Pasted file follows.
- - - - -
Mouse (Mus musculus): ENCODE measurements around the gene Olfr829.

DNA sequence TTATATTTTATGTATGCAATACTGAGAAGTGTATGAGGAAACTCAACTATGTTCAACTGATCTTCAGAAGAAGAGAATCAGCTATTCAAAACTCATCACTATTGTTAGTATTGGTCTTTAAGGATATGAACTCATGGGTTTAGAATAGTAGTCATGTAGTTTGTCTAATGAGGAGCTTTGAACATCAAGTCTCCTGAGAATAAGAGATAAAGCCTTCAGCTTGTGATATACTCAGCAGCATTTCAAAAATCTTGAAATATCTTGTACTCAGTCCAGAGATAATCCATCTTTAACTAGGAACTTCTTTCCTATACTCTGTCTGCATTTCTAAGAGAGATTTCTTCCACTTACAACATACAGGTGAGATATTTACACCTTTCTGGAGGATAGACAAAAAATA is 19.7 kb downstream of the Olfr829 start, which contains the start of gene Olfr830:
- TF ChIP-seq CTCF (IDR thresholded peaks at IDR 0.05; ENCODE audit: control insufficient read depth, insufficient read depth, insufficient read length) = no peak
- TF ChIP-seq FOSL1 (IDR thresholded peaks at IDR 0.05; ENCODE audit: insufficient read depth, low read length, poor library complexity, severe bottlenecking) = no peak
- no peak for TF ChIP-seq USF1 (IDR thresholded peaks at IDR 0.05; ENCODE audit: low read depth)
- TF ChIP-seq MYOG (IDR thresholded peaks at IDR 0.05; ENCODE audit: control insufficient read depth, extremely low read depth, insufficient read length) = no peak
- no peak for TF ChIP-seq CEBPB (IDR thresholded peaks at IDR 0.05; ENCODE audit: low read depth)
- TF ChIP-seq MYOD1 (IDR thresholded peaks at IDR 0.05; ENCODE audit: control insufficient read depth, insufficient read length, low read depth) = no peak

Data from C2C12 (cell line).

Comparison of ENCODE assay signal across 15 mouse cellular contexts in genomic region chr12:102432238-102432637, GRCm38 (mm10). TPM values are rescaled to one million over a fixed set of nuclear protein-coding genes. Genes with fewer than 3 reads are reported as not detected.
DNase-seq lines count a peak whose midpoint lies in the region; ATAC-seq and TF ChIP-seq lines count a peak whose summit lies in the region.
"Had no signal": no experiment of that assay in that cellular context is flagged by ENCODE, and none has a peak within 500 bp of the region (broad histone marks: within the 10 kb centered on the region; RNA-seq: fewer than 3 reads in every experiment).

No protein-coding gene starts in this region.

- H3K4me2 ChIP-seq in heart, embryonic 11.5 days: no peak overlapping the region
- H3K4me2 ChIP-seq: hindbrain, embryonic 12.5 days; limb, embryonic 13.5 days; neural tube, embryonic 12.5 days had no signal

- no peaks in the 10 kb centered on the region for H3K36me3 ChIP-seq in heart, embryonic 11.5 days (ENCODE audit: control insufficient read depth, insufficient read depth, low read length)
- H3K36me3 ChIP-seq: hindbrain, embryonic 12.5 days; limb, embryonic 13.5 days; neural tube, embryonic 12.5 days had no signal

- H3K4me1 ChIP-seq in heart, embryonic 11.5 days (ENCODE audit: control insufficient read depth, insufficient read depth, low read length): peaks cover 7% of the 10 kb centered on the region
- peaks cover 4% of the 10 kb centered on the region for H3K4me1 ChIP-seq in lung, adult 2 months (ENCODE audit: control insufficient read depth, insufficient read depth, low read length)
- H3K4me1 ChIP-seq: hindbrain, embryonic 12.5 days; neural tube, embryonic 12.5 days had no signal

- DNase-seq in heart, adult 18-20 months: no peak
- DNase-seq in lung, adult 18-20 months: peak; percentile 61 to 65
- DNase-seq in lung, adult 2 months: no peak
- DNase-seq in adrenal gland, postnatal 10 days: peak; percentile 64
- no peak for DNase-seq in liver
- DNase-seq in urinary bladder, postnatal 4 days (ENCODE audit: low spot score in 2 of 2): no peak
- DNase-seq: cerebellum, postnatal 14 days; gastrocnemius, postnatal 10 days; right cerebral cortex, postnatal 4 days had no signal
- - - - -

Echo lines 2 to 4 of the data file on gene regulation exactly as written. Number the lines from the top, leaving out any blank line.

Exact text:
DNA sequence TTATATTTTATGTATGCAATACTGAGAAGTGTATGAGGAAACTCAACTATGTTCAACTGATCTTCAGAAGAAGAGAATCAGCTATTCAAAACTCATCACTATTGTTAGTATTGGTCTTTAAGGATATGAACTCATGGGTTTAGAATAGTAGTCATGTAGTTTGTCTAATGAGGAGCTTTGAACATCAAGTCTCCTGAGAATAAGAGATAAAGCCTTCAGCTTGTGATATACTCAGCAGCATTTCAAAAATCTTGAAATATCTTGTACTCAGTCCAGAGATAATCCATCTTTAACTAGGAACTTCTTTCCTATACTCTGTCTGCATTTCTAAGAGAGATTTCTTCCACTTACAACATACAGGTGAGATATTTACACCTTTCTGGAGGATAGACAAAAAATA is 19.7 kb downstream of the Olfr829 start, which contains the start of gene Olfr830:
- TF ChIP-seq CTCF (IDR thresholded peaks at IDR 0.05; ENCODE audit: control insufficient read depth, insufficient read depth, insufficient read length) = no peak
- TF ChIP-seq FOSL1 (IDR thresholded peaks at IDR 0.05; ENCODE audit: insufficient read depth, low read length, poor library complexity, severe bottlenecking) = no peak